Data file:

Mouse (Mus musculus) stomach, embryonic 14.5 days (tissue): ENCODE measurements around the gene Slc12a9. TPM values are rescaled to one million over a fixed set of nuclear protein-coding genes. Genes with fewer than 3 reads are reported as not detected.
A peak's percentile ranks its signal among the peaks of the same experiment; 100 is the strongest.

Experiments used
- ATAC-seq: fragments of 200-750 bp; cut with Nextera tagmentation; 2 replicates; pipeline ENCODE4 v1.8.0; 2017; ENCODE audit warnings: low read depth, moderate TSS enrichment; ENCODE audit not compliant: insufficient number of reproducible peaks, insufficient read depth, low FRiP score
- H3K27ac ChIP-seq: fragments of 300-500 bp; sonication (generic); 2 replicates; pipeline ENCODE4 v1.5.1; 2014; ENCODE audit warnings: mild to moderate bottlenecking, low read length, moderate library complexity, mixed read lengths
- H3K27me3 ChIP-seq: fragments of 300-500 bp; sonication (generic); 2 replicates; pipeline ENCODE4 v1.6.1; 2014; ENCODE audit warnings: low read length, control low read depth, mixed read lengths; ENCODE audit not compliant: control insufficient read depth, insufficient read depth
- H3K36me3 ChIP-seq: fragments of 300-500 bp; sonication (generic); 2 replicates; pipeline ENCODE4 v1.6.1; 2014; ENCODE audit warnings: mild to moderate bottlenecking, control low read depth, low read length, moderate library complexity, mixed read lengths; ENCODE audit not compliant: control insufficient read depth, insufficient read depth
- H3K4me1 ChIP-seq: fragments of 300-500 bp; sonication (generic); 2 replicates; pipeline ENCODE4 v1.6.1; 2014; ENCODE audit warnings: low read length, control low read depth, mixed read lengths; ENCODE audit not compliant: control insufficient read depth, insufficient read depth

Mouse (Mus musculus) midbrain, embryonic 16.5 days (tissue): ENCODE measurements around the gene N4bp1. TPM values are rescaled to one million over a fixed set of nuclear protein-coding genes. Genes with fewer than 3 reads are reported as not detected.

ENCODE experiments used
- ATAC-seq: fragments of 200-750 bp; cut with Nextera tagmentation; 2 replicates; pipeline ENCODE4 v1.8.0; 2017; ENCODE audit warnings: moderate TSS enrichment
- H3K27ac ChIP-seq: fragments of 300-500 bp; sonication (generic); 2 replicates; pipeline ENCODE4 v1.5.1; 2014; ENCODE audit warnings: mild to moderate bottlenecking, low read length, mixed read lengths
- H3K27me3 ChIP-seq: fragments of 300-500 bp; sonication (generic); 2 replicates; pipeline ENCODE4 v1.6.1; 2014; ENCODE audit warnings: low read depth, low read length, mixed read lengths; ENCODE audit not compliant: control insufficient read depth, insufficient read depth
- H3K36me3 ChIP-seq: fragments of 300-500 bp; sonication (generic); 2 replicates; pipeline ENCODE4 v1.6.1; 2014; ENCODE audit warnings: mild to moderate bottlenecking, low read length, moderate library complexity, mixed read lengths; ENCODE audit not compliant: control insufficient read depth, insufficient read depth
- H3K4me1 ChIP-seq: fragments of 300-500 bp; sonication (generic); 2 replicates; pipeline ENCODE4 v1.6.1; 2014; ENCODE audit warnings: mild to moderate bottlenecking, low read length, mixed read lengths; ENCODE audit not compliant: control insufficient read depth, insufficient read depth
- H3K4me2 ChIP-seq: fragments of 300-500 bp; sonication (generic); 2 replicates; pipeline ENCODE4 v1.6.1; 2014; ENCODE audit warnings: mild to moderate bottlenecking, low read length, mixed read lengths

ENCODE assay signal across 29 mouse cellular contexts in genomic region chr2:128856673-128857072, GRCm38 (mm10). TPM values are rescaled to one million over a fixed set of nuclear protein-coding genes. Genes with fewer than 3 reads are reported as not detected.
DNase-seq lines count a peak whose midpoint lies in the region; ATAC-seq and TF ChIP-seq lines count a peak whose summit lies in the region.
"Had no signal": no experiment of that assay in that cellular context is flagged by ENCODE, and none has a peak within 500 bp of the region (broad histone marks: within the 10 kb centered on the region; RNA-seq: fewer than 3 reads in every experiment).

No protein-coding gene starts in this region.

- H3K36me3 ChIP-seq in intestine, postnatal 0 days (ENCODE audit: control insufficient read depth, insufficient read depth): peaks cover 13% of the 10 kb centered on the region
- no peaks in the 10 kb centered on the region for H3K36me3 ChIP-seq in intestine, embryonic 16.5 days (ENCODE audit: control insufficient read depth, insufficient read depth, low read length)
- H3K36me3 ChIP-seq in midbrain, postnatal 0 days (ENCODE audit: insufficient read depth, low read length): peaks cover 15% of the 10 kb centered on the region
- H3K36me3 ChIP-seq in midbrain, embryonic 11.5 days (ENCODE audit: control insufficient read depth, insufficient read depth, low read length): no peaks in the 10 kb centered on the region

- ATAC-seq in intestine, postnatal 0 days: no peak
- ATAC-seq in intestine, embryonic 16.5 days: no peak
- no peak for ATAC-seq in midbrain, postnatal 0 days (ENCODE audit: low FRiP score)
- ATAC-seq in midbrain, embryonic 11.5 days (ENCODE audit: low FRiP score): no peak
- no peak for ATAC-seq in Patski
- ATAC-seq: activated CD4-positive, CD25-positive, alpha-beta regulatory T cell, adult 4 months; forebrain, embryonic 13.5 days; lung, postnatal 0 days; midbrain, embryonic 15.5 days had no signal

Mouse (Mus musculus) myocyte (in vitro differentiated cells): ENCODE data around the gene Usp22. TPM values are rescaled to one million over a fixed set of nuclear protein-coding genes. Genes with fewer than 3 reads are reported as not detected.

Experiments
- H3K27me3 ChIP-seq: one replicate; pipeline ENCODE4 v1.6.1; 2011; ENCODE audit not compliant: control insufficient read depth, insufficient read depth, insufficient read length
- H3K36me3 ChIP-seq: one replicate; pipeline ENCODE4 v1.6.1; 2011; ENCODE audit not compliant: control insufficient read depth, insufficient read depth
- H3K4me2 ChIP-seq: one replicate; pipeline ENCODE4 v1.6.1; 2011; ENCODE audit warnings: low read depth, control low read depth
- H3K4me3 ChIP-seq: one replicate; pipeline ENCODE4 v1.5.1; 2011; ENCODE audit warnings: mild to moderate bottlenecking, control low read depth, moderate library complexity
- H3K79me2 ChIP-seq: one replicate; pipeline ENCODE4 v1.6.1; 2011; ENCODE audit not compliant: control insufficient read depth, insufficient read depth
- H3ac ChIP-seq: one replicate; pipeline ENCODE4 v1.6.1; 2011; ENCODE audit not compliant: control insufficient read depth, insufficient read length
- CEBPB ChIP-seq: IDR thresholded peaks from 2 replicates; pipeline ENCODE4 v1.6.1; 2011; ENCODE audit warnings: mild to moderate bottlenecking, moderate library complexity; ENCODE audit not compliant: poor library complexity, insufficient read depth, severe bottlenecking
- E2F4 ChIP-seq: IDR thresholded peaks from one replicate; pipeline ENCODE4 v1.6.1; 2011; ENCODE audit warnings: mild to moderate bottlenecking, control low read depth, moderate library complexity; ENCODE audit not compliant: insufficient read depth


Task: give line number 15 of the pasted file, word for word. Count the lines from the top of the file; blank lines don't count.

- H3K4me1 ChIP-seq: fragments of 300-500 bp; sonication (generic); 2 replicates; pipeline ENCODE4 v1.6.1; 2014; ENCODE audit warnings: mild to moderate bottlenecking, low read length, mixed read lengths; ENCODE audit not compliant: control insufficient read depth, insufficient read depth